From the division of Man into introvert and extrovert, came the suggestion that the conscious mind of the introvert is driven by his ego, and the extrovert by his sense of relatedness with the world. Subconciously, the introvert finds joy when emotionally satisfied by a beautiful intellectual system, whereas the extrovert finds happiness when held intellectually rapt by a beautiful sensual world. It is the dual satisfaction of both conscious will and unconscious mind that results in an optimal state of well-being.
Schiller suggested that “creative/wise play” allowed for the appreciation and development of Art/Beauty. This appreciation of the Aesthetic allows both introvert and extrovert to satisfy their conscious and unconscious needs. It is interesting to consider what forms of Art miight satisfy these two different types. It has been suggested that two branches of Art exist: the Empathic and the Abstract. Empathic art creates identifiable objects; representations of reality to which we feel an emotional response. An example would be the work of an Old Master. Abstract art requires an intellectual leap of reasoning to imbue with it with meaning and emotional content. Examples would include modern works of installation art.
Empathic art derives its power from its representative function; the real world idea it depicts and gives larger-than-life meaning to. It is not a stretch to suggest that it would appeal more to an introvert, who, in their desire to externalise themselves onto the outside world, consciously recognises the depicted idea, and fills it with emotional meaning in their subconscious inner world. Abstract art may appeal more to the extrovert, who notes his own overt emotional response to an otherwise meaningless abstraction and is then forced to internally derive an intellectual meaning. Thus, each type of art encourages each type of man to draw on both his conscious and subconscious mind into order to fully appreciate it, albeit by mirror-image methods.
Of course few of us are extremes of type, so few of us consume Art so rigidly. And even in extreme cases, practice and familiarity can lead to appreciation of the other form of Art than would otherwise be predicted. But the underlying theme being suggested is that when indulging in creative play, the form of play chosen by each type is such that it satisfies both conscious and unconscious yearnings.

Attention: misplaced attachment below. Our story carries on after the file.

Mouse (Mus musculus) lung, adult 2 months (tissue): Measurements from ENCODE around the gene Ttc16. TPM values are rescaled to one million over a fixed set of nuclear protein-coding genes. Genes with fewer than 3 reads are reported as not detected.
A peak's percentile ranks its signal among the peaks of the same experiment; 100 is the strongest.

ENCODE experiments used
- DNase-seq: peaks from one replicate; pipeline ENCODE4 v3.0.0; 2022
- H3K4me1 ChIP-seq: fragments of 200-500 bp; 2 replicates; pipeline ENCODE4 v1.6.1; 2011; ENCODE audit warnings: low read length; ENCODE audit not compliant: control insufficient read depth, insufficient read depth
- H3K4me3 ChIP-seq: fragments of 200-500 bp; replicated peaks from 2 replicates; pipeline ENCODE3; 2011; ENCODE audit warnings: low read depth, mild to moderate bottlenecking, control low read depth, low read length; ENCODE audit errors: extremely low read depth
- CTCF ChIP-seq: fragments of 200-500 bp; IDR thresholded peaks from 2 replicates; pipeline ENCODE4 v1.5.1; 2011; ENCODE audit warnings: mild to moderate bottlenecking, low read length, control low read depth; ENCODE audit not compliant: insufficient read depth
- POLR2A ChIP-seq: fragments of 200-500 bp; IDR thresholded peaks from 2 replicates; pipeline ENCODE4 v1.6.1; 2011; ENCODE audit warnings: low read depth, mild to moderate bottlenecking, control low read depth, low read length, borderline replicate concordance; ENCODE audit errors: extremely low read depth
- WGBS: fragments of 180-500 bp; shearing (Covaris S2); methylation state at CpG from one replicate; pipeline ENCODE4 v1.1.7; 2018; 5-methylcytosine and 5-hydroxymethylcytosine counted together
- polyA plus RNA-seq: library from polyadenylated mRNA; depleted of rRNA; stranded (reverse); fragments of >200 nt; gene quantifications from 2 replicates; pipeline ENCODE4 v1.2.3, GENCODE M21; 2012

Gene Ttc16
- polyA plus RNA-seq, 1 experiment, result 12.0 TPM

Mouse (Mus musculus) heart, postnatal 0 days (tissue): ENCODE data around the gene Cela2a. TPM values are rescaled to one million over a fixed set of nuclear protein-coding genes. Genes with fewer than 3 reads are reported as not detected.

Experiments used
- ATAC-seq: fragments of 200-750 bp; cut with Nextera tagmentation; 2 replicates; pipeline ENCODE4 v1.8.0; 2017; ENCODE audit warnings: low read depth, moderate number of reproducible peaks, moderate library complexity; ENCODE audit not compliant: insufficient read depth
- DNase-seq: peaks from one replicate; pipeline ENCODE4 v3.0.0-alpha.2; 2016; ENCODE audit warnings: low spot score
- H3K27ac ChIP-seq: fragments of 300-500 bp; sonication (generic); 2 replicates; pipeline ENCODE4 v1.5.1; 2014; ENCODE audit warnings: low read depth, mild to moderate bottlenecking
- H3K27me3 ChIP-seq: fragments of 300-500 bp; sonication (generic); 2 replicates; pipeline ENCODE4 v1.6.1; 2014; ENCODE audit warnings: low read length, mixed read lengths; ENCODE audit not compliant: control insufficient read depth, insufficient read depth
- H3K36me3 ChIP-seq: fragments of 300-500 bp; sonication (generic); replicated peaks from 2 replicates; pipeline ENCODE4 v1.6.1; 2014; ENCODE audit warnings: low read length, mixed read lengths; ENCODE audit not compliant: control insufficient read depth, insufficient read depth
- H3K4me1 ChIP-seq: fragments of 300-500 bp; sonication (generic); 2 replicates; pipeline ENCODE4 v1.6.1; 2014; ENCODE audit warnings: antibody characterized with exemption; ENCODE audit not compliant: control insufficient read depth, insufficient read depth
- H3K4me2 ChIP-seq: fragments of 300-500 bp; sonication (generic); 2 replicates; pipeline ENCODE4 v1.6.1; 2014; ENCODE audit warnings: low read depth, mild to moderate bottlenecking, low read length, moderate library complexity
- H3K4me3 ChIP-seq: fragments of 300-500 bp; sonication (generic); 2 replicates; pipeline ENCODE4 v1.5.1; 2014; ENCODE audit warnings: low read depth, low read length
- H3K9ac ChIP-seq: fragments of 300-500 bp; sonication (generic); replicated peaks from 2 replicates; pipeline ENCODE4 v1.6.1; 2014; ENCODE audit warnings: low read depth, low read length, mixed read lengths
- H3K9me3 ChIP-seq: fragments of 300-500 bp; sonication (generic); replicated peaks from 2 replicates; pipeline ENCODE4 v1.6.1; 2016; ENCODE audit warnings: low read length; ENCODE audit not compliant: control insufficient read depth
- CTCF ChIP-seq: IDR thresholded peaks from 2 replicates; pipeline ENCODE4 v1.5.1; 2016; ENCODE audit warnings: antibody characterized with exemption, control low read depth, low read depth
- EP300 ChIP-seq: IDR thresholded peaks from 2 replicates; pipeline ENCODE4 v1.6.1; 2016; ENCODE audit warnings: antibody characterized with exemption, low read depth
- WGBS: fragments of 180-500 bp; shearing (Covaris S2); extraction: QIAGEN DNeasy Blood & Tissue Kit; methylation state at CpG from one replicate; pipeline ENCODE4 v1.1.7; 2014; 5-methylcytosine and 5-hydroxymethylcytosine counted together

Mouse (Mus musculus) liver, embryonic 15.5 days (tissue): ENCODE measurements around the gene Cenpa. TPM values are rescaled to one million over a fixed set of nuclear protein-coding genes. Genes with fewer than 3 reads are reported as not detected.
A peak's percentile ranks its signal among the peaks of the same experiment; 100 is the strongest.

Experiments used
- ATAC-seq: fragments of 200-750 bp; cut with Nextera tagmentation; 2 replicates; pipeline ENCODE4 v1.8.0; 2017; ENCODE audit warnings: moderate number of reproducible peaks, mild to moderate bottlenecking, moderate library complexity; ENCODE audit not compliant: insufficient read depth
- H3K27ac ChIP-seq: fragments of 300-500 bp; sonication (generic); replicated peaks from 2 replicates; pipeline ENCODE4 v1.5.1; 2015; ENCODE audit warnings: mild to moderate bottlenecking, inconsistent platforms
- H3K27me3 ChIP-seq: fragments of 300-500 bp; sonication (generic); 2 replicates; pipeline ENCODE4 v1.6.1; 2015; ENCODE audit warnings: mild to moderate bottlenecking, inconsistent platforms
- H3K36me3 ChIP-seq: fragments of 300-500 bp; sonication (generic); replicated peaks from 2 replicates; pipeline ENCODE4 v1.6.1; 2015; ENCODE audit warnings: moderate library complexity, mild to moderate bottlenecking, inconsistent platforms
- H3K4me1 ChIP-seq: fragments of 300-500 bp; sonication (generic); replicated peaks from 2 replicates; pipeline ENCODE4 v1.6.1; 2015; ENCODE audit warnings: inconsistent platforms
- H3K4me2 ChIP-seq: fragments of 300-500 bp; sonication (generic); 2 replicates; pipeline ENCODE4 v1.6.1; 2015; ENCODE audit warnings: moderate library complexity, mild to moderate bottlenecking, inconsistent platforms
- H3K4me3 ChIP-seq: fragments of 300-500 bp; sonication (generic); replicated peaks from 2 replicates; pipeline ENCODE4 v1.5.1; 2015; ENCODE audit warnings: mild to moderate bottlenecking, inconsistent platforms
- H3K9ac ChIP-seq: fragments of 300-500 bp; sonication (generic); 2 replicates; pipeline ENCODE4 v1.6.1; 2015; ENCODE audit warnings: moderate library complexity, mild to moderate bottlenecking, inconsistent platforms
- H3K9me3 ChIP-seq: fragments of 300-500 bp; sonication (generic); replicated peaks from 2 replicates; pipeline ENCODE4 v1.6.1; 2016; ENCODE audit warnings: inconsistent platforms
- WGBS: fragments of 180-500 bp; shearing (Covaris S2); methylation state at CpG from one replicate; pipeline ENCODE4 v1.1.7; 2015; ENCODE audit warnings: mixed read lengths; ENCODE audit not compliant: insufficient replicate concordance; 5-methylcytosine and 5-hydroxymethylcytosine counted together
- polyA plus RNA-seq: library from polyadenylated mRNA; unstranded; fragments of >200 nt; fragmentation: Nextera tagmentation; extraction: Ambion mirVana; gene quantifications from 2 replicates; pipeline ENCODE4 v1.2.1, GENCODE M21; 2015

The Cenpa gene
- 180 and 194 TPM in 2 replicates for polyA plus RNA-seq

The appreciation of the aesthetic thus enriches our entire psyche and so increases our sense of fulfilment and happiness. It is, as one writer put it, “objectified self-enjoyment”.
It does not require a great artist to appreciate the aesthetic; merely a mind willing to appreciate possibilities other than the crudely concrete. On the other hand, the creation of art offers a more interactive, possibly synergistic, medium for achieving happiness compared to the mere appreciation of pre-existing work. Naturally, not all of us are meant to be the next Turner Prize winner, but it is not the end-point of Art that is important, nor even the nature of it, but rather the process by which it is created, that is likely to drive the enrichment of our whole self. Whether the Art produced is bad or good is largely irrelevant under this theory.
What is more, Art can be defined exceptionally broadly. It is not just painting or sculpture, nor just literature or music. It is any activity where the aim is to blend conscious and unconscious, and rationality with sensuality. That opens it up to nearly everyone, although not all will feel confident enough to try.
For myself, as a strongly expressed introvert with no great skill with a brush or pen, one example of how I find some small creative release is the simple act of dressing every day. What are clothes but a means by which we design a collage for the day, or a theme to whistle as we go out about our life? We choose colour, pattern, form and shape and blend them together, adding in the vital ingredients of intellectual design and emotional response, and crucially, we do this to our very bodies, and then wear the product in full view of the outside world. What more vital way of creating Art could there be?
Perhaps I over-reach, and in truth, my tongue felt firmly pressed against my cheek while typing the more purple patches of prose in the above paragraph. But I do believe this: finding, appreciating and creating Art in its broadest sense – living the aesthetic life – elevates an otherwise mundane and tramelled existence into something that can satisfy both the conscious and the unconscious mind, and so pave the way to self-actualisation and individuation.
In short? Happiness beckons for the snappy dresser!